Check-off refunds consistent with previous years: ABP

Alberta Beef Producers also intends to revitalize group’s communications strategy by developing its own magazine

Alberta Beef Producers met through a virtual town hall Nov. 26 as the pandemic continues to alter the usual meetings of farm groups.

Financial data indicated that ABP issued 1,066 refunds on the refundable portion of the beef checkoff, totalling $3.2 million.

ABP controller Laura Procunier said that amount is consistent with previous years and the bulk of refunds are requested by larger feedlots.

General manager Brad Dubeau reported on plans to launch an ABP magazine in January as one element in his plans to revitalize the group’s communication strategy.

“I felt it was time to shake it up a bit,” he said.

The quarterly publication will replace Grass Routes, the emailed newsletter, as well as the Cattle Country segment on radio. It will also eliminate the need to place advertising in other publications, Dubeau said. Its own advertising revenue will be designed to offset production costs.

ABP will also initiate an app to provide producers with any urgent messaging “including disease notifications, weather alerts and topics personally selected by the individual.”

ABP Digital, a further initiative, will provide daily resources and a platform for communication of information including market reports, research, technology and global affairs.

Brian Perillat of Canfax reported that packing plants are exceeding year-ago slaughter numbers and the backlog of fat cattle that occurred in spring, due to pandemic-related plant closures and temporary shutdowns, is still being addressed.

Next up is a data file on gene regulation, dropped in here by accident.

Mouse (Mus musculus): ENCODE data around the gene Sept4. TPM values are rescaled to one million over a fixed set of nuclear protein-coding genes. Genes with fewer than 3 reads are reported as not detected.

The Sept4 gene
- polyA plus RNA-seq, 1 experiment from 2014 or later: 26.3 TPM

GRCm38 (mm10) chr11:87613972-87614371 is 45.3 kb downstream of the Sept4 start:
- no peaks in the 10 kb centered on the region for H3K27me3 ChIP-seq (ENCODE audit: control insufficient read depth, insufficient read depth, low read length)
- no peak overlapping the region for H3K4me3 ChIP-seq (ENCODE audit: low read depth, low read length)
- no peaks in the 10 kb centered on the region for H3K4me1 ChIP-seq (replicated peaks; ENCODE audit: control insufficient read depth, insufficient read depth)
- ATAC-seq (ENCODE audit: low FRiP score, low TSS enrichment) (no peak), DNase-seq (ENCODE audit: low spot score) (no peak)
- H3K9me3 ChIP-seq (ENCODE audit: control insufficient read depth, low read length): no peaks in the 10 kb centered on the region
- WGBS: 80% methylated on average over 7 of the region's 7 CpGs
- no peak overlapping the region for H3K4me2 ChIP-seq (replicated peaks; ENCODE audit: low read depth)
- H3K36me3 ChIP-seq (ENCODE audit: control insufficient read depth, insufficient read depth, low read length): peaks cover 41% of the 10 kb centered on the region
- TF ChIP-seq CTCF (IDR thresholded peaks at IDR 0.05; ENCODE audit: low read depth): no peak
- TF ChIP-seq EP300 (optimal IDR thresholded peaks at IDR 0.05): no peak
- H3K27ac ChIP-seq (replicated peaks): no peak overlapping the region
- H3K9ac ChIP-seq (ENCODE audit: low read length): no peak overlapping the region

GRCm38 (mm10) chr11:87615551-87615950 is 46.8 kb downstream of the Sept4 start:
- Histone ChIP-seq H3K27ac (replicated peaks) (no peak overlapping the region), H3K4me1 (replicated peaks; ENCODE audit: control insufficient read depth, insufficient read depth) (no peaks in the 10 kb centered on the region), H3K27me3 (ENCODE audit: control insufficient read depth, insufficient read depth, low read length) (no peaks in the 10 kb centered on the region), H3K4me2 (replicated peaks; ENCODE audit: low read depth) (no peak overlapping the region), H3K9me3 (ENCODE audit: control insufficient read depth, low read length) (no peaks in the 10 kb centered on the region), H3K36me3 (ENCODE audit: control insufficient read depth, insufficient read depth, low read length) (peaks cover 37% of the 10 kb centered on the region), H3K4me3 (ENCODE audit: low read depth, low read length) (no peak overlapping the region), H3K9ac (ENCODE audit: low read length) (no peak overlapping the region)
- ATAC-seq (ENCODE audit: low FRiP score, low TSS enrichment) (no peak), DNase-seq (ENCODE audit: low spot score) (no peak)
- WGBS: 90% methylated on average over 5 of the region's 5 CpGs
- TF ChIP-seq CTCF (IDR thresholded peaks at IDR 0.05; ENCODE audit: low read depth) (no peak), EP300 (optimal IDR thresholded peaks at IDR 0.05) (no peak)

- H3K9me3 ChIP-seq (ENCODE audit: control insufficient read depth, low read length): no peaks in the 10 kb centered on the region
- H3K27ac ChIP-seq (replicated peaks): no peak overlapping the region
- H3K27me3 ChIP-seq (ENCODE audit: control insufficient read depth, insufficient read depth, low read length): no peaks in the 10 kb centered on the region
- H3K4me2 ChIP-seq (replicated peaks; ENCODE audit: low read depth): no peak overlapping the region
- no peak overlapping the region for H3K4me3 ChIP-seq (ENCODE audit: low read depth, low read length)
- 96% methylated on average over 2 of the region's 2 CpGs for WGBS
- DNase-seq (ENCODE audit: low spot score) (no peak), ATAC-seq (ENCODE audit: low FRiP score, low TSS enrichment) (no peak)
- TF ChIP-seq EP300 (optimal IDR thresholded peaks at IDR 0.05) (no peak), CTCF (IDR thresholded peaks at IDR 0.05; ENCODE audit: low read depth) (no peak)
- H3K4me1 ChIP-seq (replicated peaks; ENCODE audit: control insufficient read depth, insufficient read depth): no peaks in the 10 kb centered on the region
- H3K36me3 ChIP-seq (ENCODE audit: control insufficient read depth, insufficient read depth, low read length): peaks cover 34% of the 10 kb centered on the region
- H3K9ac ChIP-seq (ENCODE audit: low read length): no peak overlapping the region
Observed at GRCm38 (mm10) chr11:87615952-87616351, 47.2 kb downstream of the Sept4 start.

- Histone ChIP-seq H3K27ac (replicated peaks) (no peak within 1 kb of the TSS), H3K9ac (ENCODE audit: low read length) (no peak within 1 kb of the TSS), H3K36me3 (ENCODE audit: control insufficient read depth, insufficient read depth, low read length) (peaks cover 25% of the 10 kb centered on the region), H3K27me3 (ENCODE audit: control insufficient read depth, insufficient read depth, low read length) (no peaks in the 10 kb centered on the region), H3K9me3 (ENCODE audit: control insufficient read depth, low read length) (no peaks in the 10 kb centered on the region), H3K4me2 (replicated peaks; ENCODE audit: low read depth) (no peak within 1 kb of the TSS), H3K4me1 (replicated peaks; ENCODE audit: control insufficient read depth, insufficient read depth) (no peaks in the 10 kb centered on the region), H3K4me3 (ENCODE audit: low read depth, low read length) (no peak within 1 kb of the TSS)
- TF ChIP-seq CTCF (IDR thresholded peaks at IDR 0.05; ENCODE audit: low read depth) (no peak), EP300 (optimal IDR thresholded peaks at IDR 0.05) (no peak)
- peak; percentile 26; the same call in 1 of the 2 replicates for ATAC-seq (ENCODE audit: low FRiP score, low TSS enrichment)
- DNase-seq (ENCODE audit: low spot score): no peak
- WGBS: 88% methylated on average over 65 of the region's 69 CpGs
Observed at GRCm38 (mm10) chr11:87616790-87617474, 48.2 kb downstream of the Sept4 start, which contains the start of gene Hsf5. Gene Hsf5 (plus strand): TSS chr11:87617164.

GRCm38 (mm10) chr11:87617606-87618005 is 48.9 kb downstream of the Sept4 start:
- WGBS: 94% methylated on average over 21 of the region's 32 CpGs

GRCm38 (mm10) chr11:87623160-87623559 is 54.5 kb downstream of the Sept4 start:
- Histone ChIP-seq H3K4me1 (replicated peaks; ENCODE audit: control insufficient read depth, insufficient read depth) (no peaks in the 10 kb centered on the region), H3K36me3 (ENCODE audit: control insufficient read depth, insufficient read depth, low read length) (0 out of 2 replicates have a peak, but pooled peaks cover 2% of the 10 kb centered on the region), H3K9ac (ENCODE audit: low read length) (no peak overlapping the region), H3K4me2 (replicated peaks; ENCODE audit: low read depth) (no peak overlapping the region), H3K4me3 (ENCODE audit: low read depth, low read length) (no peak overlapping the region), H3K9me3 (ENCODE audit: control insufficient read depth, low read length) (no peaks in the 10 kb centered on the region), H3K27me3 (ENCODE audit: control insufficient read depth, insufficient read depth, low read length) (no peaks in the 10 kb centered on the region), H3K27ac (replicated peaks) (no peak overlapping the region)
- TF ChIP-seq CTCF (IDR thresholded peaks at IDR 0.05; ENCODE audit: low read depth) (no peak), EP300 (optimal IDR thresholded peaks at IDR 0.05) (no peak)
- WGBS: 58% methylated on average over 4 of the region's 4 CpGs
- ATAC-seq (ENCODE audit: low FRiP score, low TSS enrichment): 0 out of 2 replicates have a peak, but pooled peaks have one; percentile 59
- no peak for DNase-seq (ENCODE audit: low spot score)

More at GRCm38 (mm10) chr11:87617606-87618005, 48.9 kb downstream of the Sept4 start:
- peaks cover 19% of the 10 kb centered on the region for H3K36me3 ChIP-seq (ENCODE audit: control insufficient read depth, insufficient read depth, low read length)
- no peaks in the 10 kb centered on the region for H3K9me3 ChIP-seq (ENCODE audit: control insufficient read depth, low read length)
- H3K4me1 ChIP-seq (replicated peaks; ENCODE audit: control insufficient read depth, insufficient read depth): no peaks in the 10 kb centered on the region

The most recent set-aside numbers, animals with delayed marketing, show 70,000 head in the program and about half due for release to slaughter by January.

Perillat said the backlogged cattle will likely weigh on the market into 2021. The market rally usually seen in late November and early December has not appeared and the industry is leery about the effects a second COVID-19 wave could have on plants and markets.

David Moss, general manager of the Canadian Cattlemen’s Association, reported that Canada’s application to the world animal health organization, the OIE, to acquire negligible risk BSE status is in review and a ruling is expected in spring 2021. If achieved, Canada can then review its specified risk material (SRM) protocols at packing plants.

Michael Young of Canada Beef said demand for beef remains strong, with a 15 to 25 percent increase in retail beef sales compared to this time last year because consumers did more cooking at home.

Pandemic-related lockdowns have resulted in 7,500 permanent restaurant closures across Canada and Young said he thinks that is “only the beginning” as loans and rent payments come due. There have also been 180,000 job losses in the food service sector, again with further losses expected.

Young said China has delisted 63 meat-processing plants around the world, a few of them in Canada, as it continues to claim it has detected COVID-19 on packaging.

The provincial government has approved changes to the ABP governing structure. The organization now has five zones instead of nine and will have 35 delegates instead of 55. Board elections are expected to be held at the annual general meeting in March.

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